Map of World Desert Ecoregions

This map shows desert ecoregions around the world. To see their names and types, hover over the map. Zoom in the map to take a closer look! For more information scroll down.

Desert Ecoregions

Ecoregions are areas of land and water where ecosystems and environmental resources are similar. These include similar assemblages of natural communities.

Sahara desert sand dunes

Deserts are arid environments with very little or no precipitation. Most deserts receive less than 11.81in (300mm) of rain a year. In comparison, rainforests receive over 78.7in (2000mm).

The term xeric means "relating to little or no moisture" and is also used to describe plants or areas associated with deserts.

Deserts occupy 1/5 of the world's surface.

Deserts also get a lot of wind. Furthermore, the lack of vegetation promotes wind movement and dust transport.

Desert landscapes may have sand dunes, canyons, rock formations, or bare peaks. It is not rare that water and wind erosion wear soft rock to create buttes and mesas found in deserts.

Soils in deserts are rocky and sandy with very little organic matter. This is because there are few plants to produce organic matter when they die.

Deserts and Water

Light rain in deserts usually evaporates before it reaches the ground. Humidity is so low that clouds cannot form on desert skies.

Oasis in Tunisia

Rare and sudden rains cause flash flooding as there is no vegetation or organic matter to absorb rainwater.

Underground water that reaches the surface as springs and is surrounded by fertile green areas is called oasis. Oasis are found in the Sahara.

Sometimes rivers and streams do not reach a lake or the ocean but evaporate or are absorbed by the ground. In such situations, the water is collected in large depressions called basins.

An example of this is the Great Basin in Nevada. Some of the water that does not evaporate is absorbed by the ground. This water forms underground springs, making Nevada the state with the most hot springs in the U.S.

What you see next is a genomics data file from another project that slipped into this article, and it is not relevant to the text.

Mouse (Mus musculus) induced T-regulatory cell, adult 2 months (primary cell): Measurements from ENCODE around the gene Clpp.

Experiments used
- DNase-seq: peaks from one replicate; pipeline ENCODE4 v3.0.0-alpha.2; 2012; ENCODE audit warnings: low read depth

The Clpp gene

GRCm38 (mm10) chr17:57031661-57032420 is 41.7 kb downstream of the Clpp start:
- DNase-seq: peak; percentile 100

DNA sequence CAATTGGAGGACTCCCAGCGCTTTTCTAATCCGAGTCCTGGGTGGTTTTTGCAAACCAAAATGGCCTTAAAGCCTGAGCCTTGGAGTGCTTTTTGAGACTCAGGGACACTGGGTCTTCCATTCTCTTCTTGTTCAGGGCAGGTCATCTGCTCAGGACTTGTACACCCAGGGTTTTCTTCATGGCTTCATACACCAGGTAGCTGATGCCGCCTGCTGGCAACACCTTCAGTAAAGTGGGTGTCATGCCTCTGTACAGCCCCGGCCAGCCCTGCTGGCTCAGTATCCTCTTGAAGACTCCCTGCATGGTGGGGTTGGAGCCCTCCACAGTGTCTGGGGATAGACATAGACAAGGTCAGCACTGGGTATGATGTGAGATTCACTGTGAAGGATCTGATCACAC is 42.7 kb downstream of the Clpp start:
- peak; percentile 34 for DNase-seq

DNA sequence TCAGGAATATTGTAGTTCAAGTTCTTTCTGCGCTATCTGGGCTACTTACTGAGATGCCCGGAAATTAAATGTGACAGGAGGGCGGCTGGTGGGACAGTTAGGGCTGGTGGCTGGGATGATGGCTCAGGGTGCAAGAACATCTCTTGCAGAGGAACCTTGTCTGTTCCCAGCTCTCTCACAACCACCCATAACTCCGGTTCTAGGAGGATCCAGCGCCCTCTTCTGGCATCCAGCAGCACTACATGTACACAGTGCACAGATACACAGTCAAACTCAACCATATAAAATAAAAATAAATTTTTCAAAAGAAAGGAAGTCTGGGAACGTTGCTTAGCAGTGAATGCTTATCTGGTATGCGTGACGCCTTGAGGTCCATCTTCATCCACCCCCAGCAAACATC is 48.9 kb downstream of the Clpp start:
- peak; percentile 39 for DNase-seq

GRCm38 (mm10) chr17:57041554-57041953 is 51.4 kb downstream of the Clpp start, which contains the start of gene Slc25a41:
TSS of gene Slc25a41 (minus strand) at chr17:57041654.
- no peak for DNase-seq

Desert Temperatures

Deserts are also characterized by very extreme temperatures. Furthermore, desert temperatures can change drastically from daytime to nighttime. This is because there are no clouds or humidity to trap warm air.

In a hot desert, day temperatures may average 100°F (38°C) and night temperatures may reach 24°F (-4°C), source NASA

Types of Deserts

Scientists use different factors to classify deserts. These include location, circulation patterns, temperature, geology, precipitation, humidity, soil, soil composition, flora, and fauna.

Because different factors can be used, there are other ways to classify deserts. Berkley divides deserts into hot, cold, semiarid, and coastal deserts. Here we focus on the classification by National Geographic.

Subtropical Deserts

These deserts are located along the Tropic of Cancer 30 degrees North and the Tropic of Capricorn 30 degrees South. These deserts are the product of air masses and circulation patterns.

Camels in the Sahara desert

As moist and warm air from the equator rises, it cools down and drops all humidity in the form of tropical rains. As these dry air masses move far from the equator, they approach the tropics.

Because they lose their moisture, they carry few clouds and no rain by the time they reach the tropics.

These deserts are hot most of the year and very hot during the summer! They get very little rainfall, and their soils tend to be thin, with rocks and sand.

Examples of these deserts include the Sahara Desert, the Tanami Desert in northern Australia, and the Kilimanjaro in southern Africa.

Coastal Deserts

Atacama desert

Coastal Deserts are the product of cold ocean currents. These currents come with cold air that brings fog but not rain. These water droplets are too tiny and do not produce rainfall.

These deserts have cool winters and long warm summers. Their annual maximum temperature is 95°F (35°C) and low temperatures of about 24.8°F (-4°C).

The average rainfall is 31-51in (800-1300mm).

Coastal Deserts include the Atacama Desert in Peru and Chile in South America. Another example is the Namib Desert in southern Africa.

Rain Shadow Deserts

Mojave desert

These deserts are situated on the slopes of mountains that face away from prevailing winds. When moist air hits a mountain range, it rises. The air cools and drops moisture in the form of rain on the wind-facing slopes.

Once the air moves over the mountaintop and descends, it carries little or no moisture.

An example of this type of desert is the Mojave Desert in California. The Mojave desert is in the rain shadow of the Sierra Nevada mountains.

Interior Deserts

These deserts are found in the middle of continents. They are dry areas because once the wind currents reach them, they have lost all their moisture.

An example of this type of desert is the Gobi desert in China and Mongolia. This desert is also in the rain shadow of the Himalayas Mountains.